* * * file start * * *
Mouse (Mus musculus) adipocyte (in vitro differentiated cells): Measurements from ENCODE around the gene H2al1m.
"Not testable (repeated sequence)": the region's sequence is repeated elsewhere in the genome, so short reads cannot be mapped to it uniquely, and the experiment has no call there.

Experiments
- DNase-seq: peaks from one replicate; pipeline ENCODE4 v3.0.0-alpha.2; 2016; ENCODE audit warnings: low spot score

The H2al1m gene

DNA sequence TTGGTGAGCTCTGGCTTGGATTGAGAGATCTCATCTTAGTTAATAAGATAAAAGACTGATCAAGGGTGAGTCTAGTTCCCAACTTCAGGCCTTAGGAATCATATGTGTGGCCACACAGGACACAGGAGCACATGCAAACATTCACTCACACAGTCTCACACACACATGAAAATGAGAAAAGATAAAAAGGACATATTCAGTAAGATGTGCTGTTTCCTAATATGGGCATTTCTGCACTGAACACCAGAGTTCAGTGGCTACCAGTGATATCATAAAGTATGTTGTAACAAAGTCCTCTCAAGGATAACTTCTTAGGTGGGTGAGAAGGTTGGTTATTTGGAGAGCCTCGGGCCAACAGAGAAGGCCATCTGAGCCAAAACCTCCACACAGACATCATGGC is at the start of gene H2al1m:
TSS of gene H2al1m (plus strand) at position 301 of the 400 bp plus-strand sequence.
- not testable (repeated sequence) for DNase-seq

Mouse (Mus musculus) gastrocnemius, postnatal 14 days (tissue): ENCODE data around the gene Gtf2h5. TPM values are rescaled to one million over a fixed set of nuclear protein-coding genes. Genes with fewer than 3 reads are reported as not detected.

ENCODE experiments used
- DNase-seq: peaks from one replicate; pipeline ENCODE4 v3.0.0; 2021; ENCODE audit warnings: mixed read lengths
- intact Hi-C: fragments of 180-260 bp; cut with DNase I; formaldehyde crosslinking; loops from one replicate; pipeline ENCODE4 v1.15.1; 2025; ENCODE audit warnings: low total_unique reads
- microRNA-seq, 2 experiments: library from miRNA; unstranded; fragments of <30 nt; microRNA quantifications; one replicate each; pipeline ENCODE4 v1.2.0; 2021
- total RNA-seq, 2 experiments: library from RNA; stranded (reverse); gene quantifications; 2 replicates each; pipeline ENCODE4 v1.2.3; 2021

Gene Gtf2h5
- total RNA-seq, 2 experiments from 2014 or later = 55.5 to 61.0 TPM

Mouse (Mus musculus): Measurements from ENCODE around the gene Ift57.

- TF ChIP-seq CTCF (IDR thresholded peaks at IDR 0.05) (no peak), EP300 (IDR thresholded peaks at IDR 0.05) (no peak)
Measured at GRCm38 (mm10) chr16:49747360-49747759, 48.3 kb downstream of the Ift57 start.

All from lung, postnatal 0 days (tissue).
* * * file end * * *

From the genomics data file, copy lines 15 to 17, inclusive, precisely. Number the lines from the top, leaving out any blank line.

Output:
Gene Gtf2h5
- total RNA-seq, 2 experiments from 2014 or later = 55.5 to 61.0 TPM

Mouse (Mus musculus): Measurements from ENCODE around the gene Ift57.